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 » The Top 30 Albums of 2010 - Fashionably, fabulously late, our favorite music (and believe me, there was a LOT) of 2010, the year that some have called the best year for music ever. And only some of those fools work here. Plenty of usual suspects, lots of ties and a few surprises that I won't spoil, including our unexpected #1.
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Music Reviews

Screaming Females - Castle Talk
»Screaming Females
Castle Talk
Don Giovanni
Trent Reznor & Atticus Ross - The Social Network [Original Soundtrack]
»Trent Reznor & Atticus Ross
The Social Network [Original Soundtrack]
The Null Corporation
Deerhunter - Halcyon Digest
Halcyon Digest
No Age - Everything in Between
»No Age
Everything in Between
Sub Pop
Robyn - Body Talk Pt. 1/ Body Talk Pt. 2
Body Talk Pt. 1/ Body Talk Pt. 2
The Walkmen - Lisbon
»The Walkmen
Fat Possum
Collections of Colonies of Bees
Polyvinyl Records

Rating: 8/10 ?

October 1, 2004
Collections of Colonies of Bees used to be the side project of Pele members Jon Mueller and Chris Rosenau. Since the group's first release in 1998, additional musicians have been recruited and a collection of releases of music has been crafted from the resultant morphing braintrust. Most recently, Pele called it quits, and now with this new release on Polyvinyl Records, COCOB has become the mainstay group for two of underground rock's more overlooked creators.

COCOB is collectively not as much a music creator as it is a coordinated selector of sound. Mueller, Rosenau, and once-Pele member Jon Minor compose the stitching of Customer with acoustic guitar lines that are as crisp as they are beautiful.

At select moments, as during Track 5 "Fun" (all the tracks are named "Fun" except the last, entitled "Funeral"), there are nearly non-digitally-effected flowing guitar compositions that carry the mood in a mellow repose. However, much of the effectiveness of these parts is created with computer effects and stylings that make the instrument emerge as more processed than organic.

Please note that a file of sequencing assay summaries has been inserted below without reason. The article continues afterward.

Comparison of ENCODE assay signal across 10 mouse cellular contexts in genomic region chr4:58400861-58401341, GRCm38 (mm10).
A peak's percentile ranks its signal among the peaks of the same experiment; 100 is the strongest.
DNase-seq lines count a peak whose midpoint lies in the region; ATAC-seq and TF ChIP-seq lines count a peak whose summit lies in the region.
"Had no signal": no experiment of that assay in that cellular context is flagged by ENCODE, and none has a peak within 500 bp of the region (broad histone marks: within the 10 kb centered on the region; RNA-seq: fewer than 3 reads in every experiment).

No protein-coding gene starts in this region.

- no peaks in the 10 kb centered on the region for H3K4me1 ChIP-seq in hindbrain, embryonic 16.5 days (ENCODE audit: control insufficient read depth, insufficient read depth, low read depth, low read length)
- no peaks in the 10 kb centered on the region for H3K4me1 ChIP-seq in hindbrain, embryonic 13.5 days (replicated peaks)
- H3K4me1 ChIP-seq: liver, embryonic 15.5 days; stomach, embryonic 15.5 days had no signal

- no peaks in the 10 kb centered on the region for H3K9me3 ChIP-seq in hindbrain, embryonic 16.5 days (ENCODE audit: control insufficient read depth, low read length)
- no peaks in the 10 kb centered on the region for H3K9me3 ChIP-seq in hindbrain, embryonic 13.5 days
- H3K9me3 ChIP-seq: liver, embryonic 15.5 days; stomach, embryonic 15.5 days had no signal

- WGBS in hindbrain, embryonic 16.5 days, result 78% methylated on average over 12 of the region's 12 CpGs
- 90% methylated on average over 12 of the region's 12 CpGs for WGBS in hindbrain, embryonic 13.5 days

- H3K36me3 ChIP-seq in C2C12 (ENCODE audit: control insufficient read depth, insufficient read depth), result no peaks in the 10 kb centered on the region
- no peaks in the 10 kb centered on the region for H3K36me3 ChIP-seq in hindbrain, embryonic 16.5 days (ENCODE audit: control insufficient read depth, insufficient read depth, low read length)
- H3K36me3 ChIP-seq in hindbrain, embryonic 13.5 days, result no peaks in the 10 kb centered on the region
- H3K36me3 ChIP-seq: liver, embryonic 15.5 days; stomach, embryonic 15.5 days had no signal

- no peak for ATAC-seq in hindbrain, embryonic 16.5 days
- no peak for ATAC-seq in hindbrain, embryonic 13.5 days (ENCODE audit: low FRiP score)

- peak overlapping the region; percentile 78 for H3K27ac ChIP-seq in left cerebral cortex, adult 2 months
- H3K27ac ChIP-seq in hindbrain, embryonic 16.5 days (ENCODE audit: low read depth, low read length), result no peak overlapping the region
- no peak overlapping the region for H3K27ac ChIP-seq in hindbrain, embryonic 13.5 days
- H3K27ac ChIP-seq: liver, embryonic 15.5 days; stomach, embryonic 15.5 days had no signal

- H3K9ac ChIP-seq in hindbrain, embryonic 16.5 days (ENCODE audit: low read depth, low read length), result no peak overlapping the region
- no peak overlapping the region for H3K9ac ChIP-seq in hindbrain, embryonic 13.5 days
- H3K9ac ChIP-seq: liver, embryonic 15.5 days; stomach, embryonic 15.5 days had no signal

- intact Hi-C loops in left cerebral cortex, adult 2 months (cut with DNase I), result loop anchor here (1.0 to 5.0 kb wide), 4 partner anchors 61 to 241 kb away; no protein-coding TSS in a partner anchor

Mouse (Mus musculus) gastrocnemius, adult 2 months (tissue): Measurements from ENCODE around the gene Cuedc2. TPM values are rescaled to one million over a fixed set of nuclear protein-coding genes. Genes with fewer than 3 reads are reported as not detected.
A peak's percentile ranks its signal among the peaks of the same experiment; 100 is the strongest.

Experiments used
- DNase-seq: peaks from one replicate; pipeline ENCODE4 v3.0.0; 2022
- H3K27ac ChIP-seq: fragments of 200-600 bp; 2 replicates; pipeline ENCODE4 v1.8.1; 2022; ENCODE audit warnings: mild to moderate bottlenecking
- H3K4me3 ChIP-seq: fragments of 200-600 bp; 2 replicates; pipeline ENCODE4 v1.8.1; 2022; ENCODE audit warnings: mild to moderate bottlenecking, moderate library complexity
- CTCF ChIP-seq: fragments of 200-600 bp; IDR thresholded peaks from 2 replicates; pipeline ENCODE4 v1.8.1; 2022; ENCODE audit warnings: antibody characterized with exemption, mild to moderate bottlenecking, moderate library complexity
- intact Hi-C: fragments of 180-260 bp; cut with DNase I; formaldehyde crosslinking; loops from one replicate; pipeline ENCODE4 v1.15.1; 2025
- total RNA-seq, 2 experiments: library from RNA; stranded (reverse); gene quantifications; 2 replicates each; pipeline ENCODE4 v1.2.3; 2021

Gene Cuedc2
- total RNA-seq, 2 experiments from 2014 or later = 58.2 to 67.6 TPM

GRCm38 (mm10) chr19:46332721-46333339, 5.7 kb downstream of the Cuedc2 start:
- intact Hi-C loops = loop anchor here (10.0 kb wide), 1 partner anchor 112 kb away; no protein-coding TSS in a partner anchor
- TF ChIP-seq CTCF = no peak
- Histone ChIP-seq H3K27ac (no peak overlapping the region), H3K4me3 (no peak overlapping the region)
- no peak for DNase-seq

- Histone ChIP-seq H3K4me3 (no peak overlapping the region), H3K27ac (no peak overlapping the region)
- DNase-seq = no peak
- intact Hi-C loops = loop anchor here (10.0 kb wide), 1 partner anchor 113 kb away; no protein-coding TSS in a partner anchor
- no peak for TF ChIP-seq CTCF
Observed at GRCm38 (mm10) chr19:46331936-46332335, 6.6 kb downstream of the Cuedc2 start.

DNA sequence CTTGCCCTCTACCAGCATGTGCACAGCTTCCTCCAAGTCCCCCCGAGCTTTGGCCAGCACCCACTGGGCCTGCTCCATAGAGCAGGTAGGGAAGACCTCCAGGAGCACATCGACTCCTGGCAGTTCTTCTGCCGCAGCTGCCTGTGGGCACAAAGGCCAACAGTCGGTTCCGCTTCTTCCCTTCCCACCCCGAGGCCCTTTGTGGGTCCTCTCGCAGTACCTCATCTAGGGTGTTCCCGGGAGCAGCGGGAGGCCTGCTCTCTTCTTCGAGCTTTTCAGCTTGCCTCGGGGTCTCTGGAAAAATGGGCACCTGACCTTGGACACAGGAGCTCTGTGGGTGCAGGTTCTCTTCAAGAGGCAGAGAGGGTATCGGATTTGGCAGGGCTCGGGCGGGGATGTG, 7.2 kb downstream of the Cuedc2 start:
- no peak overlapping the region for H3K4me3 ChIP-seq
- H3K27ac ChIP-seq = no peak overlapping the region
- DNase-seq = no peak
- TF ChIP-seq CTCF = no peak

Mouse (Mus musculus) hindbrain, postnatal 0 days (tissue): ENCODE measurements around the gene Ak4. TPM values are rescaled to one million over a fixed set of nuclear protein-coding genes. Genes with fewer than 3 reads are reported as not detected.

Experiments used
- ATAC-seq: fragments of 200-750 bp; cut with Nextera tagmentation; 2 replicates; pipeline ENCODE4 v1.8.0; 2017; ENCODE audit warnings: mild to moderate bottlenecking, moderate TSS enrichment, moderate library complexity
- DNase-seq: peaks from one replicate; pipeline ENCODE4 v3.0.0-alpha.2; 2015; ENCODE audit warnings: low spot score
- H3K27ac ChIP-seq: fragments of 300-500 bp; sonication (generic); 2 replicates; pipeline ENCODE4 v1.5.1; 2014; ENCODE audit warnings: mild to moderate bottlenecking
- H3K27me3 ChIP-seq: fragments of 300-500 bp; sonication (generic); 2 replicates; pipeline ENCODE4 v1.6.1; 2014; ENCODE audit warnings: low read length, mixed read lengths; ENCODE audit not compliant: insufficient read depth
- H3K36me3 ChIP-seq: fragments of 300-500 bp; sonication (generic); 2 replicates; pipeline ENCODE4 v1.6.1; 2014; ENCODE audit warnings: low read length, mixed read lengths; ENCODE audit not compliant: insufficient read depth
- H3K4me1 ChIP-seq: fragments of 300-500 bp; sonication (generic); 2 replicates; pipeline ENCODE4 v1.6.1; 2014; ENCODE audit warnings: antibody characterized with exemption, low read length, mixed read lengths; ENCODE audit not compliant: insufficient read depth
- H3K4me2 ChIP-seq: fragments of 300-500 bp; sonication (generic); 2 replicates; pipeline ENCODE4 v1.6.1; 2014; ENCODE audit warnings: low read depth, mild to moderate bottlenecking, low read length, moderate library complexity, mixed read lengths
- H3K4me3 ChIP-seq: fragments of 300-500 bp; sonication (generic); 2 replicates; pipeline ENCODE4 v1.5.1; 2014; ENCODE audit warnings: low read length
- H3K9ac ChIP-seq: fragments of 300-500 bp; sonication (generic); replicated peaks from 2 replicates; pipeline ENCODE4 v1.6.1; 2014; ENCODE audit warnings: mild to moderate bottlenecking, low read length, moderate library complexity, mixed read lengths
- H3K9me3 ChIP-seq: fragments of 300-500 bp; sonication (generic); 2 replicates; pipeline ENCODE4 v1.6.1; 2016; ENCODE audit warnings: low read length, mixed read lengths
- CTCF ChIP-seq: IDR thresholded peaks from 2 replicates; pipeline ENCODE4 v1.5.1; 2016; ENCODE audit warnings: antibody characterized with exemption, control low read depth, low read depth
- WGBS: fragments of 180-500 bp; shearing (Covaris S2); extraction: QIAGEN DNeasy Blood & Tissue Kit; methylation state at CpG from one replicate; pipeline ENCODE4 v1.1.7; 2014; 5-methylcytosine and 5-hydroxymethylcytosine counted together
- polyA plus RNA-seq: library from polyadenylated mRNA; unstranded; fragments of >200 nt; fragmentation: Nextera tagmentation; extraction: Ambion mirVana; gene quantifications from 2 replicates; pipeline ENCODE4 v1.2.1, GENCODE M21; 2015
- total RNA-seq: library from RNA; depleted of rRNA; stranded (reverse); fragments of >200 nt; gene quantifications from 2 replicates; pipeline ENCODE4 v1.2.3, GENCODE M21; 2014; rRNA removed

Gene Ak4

Likewise, rarely are percussive rhythms "traditional" in any sense of the word. Drum kits or other tempo-setting percussion instruments are frequently absent, or are not used in their common beat-carrying mode. In percussion's stead are "things," as defined in the album credits. This immense term incorporates everyday sounds such as popcorn popping and shoe stomps along with unconventional fusion jazz styled drumbeats.

Customer is coated with equal parts technological and traditional instrumentation. Jim Schoenecker and Minor produce sounds of white noise, glitchy computer pops, and metallic blips to the churning culture of each track. Often it sounds as if there were faulty cables and microphones low on batteries used during the recording process. Somehow though, the overall texture is entirely natural and well-composed, somewhat like a symphony of blunders.

COCOB creates sounds most similar in imagery to a waterlogged accordion that is ripping at its bellows. Each note that is pushed out is subject to some unanticipated interruption of its breath-like movement. The sound is initially strange to the ear but eventually becomes beautiful as the musical environment is taken in as whole. One may realize that as hard as it would be to play the malfunctioning wind instrument, it is even harder to create something so unpredictable and yet serene. But with Customer, such a work is shaped behind an index of computers and guitars, and…oh yes…things.

Reviewed by Josh Zanger
Joshua Ian Zanger, a native of rural Chicago, rocks many a world with his writing, style, and generally sweet aroma.

See other reviews by Josh Zanger



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